"...I found my word/taste associations having an increasing effect in my
everyday life, subtly dictating the nature and course of my friendships,
personal relationships, my education, my career, where I live, what I wear, what
I read, the make and colour of car that I drive. The list is endless.
What is beyond doubt is that I would never consider the option of being
cured, if ever such a thing were offered, although it would interest me to find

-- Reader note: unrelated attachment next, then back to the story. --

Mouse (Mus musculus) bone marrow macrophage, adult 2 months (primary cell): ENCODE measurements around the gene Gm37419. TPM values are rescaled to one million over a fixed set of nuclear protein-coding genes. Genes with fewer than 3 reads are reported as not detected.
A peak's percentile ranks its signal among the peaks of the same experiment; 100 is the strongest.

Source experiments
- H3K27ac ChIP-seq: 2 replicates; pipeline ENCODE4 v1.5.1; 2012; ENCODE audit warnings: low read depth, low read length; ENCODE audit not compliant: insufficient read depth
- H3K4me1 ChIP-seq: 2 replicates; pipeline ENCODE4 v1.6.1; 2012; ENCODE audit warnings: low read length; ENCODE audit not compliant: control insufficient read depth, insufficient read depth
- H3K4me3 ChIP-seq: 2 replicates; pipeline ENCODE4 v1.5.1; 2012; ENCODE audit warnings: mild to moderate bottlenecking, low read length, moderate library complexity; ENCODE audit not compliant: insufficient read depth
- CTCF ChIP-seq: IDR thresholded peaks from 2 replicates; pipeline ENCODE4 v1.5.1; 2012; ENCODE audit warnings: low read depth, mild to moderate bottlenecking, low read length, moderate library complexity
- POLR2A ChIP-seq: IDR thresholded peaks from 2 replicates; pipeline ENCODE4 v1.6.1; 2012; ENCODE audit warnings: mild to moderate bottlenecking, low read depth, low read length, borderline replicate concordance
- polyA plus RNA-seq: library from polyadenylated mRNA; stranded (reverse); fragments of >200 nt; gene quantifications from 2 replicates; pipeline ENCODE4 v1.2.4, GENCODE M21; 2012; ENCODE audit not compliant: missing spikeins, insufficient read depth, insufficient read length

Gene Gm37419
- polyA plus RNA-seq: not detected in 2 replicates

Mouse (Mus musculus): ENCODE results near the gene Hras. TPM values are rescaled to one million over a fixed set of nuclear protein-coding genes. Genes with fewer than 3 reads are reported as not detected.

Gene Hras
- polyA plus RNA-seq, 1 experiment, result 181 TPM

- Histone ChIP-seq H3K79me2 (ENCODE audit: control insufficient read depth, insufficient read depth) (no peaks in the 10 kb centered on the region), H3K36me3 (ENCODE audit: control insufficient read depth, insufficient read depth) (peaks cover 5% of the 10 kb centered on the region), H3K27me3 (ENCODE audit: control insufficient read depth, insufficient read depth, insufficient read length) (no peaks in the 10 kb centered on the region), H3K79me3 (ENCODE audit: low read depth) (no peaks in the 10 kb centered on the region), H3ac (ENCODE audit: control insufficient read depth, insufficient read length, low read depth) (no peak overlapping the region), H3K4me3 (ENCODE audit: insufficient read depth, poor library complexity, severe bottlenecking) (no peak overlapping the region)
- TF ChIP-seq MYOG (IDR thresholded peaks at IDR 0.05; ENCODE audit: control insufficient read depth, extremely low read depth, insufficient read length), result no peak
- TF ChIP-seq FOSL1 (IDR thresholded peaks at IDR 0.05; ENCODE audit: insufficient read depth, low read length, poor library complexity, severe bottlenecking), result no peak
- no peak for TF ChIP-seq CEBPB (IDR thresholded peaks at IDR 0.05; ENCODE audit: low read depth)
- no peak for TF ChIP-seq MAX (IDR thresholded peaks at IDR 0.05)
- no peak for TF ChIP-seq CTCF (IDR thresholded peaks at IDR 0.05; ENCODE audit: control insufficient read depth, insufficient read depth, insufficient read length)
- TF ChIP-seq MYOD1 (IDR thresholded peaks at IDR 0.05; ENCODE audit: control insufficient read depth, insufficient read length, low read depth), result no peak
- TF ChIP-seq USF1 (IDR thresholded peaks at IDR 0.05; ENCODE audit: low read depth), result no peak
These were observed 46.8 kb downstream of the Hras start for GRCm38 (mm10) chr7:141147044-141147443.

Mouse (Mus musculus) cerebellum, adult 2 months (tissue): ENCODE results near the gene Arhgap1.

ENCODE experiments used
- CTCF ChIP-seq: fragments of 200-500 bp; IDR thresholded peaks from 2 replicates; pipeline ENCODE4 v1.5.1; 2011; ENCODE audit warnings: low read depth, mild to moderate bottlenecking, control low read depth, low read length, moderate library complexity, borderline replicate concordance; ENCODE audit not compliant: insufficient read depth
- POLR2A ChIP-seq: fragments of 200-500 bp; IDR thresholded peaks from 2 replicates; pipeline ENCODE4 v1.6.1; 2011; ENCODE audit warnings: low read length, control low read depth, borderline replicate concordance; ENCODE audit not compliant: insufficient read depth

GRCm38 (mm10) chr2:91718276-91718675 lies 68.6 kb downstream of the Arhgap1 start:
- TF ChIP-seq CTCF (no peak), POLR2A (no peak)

out how my perceptions would be altered if I "lost" it for a day. "
Saturday, March 29, 2008
On Synaesthesia, by a synaesthete
I just found a short piece on the BBC news website on living, and growing up, with Synaesthesia, written by James Wannerton, president of the UK Synaesthesia Association, and himself a synaesthete (with taste associations). I personally am fascinated by synaesthesia, for all sorts of reasons, and this piece only enhances that by providing a personal view on how it affects ones life (for better and worse) rather than a discussion from the impersonal perspective of a neuroscience paper. An extract or two: